Defendant Cannon & Dunphy in its brief notes that it originally sought to have this matter tried in state court, which the plaintiff "vigorously opposed." Cannon & Dunphy believed that the plaintiff should pursue his claim for attorney's liens in the underlying state court personal injury actions. It then argues at length that plaintiff's "motion to abstain" is actually a motion for voluntary dismissal and the court should treat it as such. In support of this assertion, Cannon & Dunphy note that a formal determination of jurisdiction has not been made by this Court. The fact that plaintiff moved for abstention in the absence of such a determination, the argument continues, must mean that he is really seeking a voluntary dismissal. Cannon & Dunphy further cites case law for the proposition that mandatory abstention is only permissible where, among other things, the plaintiff has already filed an action in state court. Since no such action has been filed here, the argument concludes, abstention is inappropriate.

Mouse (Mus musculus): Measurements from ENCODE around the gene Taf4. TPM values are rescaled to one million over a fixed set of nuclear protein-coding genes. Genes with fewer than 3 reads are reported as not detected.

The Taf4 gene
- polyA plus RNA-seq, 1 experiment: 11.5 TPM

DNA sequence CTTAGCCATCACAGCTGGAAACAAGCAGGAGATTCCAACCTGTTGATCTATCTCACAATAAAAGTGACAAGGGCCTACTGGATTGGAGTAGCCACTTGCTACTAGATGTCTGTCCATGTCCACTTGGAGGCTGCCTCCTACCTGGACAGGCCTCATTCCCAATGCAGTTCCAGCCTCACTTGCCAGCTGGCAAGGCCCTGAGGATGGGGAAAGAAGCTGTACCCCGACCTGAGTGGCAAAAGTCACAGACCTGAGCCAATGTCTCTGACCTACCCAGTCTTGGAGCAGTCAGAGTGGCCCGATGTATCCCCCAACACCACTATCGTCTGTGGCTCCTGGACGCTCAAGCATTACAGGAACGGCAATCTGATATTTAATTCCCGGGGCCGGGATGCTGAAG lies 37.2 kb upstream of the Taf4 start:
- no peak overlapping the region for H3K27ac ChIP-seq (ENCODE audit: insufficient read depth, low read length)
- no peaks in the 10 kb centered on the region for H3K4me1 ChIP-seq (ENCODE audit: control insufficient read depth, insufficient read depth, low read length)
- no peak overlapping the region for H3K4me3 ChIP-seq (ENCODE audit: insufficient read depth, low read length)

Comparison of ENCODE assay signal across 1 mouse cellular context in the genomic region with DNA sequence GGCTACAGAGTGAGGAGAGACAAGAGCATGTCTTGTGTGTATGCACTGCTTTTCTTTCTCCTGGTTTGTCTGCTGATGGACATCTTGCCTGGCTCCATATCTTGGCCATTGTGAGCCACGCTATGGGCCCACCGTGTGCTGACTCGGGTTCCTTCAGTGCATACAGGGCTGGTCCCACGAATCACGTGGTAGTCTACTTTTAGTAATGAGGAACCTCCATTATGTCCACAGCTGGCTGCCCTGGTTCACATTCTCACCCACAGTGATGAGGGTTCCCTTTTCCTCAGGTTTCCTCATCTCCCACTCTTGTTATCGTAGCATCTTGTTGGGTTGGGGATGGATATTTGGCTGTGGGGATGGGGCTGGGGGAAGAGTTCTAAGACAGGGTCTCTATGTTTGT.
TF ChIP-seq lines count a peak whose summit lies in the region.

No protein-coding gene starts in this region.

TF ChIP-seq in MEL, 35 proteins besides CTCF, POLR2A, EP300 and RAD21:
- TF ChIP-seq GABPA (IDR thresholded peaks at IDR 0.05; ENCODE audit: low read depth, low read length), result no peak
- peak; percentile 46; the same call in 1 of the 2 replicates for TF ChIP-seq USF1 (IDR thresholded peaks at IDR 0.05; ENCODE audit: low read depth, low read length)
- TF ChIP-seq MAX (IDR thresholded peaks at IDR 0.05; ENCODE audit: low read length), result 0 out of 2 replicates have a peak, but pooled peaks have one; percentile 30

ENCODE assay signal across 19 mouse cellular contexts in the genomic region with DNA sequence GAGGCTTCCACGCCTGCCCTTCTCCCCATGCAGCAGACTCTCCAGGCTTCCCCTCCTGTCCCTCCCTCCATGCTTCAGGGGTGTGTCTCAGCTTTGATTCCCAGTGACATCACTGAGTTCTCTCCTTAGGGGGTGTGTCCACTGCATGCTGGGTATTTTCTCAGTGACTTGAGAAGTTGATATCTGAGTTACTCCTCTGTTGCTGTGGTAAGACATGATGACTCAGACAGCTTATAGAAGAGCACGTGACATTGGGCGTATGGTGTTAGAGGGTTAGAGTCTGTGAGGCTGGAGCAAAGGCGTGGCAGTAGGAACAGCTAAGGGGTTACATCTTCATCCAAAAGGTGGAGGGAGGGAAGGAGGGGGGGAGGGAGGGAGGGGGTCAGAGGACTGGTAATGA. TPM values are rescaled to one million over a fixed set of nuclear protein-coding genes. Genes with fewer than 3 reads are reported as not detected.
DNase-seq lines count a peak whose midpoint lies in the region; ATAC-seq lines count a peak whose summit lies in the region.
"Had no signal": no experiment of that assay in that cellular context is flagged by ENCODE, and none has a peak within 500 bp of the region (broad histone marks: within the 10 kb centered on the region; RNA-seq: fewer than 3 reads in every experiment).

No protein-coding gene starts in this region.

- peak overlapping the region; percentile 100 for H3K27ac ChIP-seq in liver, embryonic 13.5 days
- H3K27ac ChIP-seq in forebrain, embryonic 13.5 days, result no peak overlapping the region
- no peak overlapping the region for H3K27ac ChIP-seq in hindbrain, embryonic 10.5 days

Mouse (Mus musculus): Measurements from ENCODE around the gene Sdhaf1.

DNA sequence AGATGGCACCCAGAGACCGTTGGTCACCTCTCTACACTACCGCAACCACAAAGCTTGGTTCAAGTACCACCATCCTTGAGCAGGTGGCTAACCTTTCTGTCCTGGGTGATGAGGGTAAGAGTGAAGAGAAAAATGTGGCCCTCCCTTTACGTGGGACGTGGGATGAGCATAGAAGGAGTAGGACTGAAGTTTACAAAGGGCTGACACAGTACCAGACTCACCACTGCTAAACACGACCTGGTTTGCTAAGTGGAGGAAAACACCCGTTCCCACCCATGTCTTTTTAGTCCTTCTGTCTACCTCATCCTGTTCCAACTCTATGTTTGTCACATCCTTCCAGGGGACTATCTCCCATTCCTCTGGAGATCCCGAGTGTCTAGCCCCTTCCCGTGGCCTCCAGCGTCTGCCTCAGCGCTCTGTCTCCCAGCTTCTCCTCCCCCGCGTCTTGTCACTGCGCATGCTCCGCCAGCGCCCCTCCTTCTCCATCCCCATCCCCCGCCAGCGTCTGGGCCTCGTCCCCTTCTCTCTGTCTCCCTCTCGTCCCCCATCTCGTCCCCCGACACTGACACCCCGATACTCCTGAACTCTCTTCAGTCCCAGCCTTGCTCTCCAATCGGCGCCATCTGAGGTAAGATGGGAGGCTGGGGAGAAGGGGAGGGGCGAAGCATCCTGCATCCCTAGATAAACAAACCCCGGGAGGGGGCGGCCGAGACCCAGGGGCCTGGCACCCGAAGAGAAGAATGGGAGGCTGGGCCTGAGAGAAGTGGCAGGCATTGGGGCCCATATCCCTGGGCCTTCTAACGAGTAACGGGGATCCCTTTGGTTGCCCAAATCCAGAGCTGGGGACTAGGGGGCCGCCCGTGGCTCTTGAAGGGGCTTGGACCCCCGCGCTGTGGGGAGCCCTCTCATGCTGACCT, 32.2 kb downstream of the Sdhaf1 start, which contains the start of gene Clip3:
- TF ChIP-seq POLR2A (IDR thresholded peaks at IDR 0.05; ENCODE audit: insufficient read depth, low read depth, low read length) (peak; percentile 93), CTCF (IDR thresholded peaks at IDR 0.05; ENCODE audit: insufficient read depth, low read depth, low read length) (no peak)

Cannon & Dunphy then asserts that the plaintiff engaged in forum shopping when he filed his case in federal court and he therefore should not be allowed to now return to state court. It further argues that, since plaintiff's motion is really one for voluntary dismissal, it is entitled to its reasonable attorney fees and costs. Cannon & Dunphy then bemoans that it has spent significant time and expense in preparing the pending motions still outstanding in this case. It accuses the plaintiff of delaying his motion to abstain until he lost his forum-shopping game. Finally, Cannon & Dunphy notes that even if the Court took plaintiff's motion as one to abstain, it still is not entitled to such because of his forum shopping and the fact that no state court action is pending.